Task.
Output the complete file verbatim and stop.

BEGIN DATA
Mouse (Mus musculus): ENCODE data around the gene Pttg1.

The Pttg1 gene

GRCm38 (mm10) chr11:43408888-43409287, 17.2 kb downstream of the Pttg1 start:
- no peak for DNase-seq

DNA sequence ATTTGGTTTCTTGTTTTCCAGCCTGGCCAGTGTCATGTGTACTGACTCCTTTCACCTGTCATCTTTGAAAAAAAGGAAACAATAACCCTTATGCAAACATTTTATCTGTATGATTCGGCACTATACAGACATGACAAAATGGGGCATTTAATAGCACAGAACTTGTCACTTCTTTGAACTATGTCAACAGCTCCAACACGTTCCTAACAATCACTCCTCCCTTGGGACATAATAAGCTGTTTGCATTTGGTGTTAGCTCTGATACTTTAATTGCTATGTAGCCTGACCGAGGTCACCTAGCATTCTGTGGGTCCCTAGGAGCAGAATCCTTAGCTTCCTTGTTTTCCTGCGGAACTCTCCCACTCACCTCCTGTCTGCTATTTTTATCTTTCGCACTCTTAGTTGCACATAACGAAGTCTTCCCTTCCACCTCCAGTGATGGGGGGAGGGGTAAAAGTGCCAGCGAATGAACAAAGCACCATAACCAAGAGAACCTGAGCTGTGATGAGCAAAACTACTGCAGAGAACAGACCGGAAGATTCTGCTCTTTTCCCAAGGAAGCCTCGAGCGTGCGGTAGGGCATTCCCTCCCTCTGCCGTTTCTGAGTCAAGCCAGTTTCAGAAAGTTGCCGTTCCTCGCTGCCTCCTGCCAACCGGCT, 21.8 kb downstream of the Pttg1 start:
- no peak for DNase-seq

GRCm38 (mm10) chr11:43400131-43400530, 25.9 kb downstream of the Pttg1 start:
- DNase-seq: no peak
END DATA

Mouse (Mus musculus): ENCODE data around the gene Pttg1.

The Pttg1 gene

GRCm38 (mm10) chr11:43408888-43409287, 17.2 kb downstream of the Pttg1 start:
- no peak for DNase-seq

DNA sequence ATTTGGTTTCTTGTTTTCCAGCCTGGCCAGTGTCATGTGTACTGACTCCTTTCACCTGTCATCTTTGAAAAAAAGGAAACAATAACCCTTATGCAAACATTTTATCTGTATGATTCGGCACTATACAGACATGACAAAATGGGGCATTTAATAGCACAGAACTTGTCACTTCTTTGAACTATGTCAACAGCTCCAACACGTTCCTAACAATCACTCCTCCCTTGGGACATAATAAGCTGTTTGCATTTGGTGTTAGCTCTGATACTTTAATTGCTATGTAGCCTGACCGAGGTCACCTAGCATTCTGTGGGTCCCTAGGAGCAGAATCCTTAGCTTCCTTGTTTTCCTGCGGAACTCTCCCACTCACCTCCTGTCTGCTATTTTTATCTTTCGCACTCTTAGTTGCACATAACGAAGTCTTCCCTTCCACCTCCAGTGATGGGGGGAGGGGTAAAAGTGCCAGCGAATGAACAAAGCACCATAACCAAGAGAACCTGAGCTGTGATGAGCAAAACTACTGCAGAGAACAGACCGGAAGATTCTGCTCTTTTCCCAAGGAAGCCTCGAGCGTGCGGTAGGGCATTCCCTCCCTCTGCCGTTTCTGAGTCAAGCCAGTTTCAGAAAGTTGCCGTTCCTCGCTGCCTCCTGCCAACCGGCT, 21.8 kb downstream of the Pttg1 start:
- no peak for DNase-seq

GRCm38 (mm10) chr11:43400131-43400530, 25.9 kb downstream of the Pttg1 start:
- DNase-seq: no peak